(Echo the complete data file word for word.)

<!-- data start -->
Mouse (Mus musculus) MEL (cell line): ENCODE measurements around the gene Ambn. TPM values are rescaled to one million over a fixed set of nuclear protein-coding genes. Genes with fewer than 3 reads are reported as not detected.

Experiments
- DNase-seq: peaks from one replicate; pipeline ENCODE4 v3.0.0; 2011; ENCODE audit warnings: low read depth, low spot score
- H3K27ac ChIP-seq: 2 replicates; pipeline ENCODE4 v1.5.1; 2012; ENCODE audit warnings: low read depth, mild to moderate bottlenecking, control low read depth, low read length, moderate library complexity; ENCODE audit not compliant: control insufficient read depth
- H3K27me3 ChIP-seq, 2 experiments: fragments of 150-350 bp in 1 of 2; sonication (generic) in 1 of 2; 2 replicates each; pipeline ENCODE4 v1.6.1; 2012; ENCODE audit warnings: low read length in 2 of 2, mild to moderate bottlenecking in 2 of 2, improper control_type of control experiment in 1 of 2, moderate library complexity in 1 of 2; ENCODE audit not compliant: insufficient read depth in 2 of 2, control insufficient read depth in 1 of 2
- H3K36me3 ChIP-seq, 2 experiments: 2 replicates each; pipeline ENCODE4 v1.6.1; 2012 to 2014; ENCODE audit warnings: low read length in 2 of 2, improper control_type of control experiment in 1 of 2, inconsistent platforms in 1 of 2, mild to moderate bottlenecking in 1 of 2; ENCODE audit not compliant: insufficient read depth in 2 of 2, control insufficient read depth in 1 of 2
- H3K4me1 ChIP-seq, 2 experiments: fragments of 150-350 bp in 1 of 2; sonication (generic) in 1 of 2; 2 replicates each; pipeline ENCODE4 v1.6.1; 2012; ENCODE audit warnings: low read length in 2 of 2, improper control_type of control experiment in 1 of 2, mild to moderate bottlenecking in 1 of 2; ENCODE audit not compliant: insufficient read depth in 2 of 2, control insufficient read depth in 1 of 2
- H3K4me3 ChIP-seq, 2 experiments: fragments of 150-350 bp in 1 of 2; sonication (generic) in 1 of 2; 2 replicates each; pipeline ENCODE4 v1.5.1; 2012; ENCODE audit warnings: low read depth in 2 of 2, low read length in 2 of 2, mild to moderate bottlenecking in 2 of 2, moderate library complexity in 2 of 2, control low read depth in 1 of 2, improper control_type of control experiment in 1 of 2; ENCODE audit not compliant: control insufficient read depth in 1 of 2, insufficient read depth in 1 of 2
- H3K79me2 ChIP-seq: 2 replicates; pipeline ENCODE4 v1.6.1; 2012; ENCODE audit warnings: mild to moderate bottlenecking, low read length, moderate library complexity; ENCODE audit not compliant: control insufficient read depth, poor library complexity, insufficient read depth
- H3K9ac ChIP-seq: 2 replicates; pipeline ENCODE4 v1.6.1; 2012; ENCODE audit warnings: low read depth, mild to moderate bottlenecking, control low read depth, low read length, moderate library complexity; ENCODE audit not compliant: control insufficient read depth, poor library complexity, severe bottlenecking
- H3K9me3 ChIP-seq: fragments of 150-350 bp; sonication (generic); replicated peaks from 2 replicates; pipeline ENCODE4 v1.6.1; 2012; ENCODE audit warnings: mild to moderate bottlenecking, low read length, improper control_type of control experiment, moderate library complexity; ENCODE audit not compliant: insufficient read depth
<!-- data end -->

Mouse (Mus musculus) MEL (cell line): ENCODE measurements around the gene Ambn. TPM values are rescaled to one million over a fixed set of nuclear protein-coding genes. Genes with fewer than 3 reads are reported as not detected.

Experiments
- DNase-seq: peaks from one replicate; pipeline ENCODE4 v3.0.0; 2011; ENCODE audit warnings: low read depth, low spot score
- H3K27ac ChIP-seq: 2 replicates; pipeline ENCODE4 v1.5.1; 2012; ENCODE audit warnings: low read depth, mild to moderate bottlenecking, control low read depth, low read length, moderate library complexity; ENCODE audit not compliant: control insufficient read depth
- H3K27me3 ChIP-seq, 2 experiments: fragments of 150-350 bp in 1 of 2; sonication (generic) in 1 of 2; 2 replicates each; pipeline ENCODE4 v1.6.1; 2012; ENCODE audit warnings: low read length in 2 of 2, mild to moderate bottlenecking in 2 of 2, improper control_type of control experiment in 1 of 2, moderate library complexity in 1 of 2; ENCODE audit not compliant: insufficient read depth in 2 of 2, control insufficient read depth in 1 of 2
- H3K36me3 ChIP-seq, 2 experiments: 2 replicates each; pipeline ENCODE4 v1.6.1; 2012 to 2014; ENCODE audit warnings: low read length in 2 of 2, improper control_type of control experiment in 1 of 2, inconsistent platforms in 1 of 2, mild to moderate bottlenecking in 1 of 2; ENCODE audit not compliant: insufficient read depth in 2 of 2, control insufficient read depth in 1 of 2
- H3K4me1 ChIP-seq, 2 experiments: fragments of 150-350 bp in 1 of 2; sonication (generic) in 1 of 2; 2 replicates each; pipeline ENCODE4 v1.6.1; 2012; ENCODE audit warnings: low read length in 2 of 2, improper control_type of control experiment in 1 of 2, mild to moderate bottlenecking in 1 of 2; ENCODE audit not compliant: insufficient read depth in 2 of 2, control insufficient read depth in 1 of 2
- H3K4me3 ChIP-seq, 2 experiments: fragments of 150-350 bp in 1 of 2; sonication (generic) in 1 of 2; 2 replicates each; pipeline ENCODE4 v1.5.1; 2012; ENCODE audit warnings: low read depth in 2 of 2, low read length in 2 of 2, mild to moderate bottlenecking in 2 of 2, moderate library complexity in 2 of 2, control low read depth in 1 of 2, improper control_type of control experiment in 1 of 2; ENCODE audit not compliant: control insufficient read depth in 1 of 2, insufficient read depth in 1 of 2
- H3K79me2 ChIP-seq: 2 replicates; pipeline ENCODE4 v1.6.1; 2012; ENCODE audit warnings: mild to moderate bottlenecking, low read length, moderate library complexity; ENCODE audit not compliant: control insufficient read depth, poor library complexity, insufficient read depth
- H3K9ac ChIP-seq: 2 replicates; pipeline ENCODE4 v1.6.1; 2012; ENCODE audit warnings: low read depth, mild to moderate bottlenecking, control low read depth, low read length, moderate library complexity; ENCODE audit not compliant: control insufficient read depth, poor library complexity, severe bottlenecking
- H3K9me3 ChIP-seq: fragments of 150-350 bp; sonication (generic); replicated peaks from 2 replicates; pipeline ENCODE4 v1.6.1; 2012; ENCODE audit warnings: mild to moderate bottlenecking, low read length, improper control_type of control experiment, moderate library complexity; ENCODE audit not compliant: insufficient read depth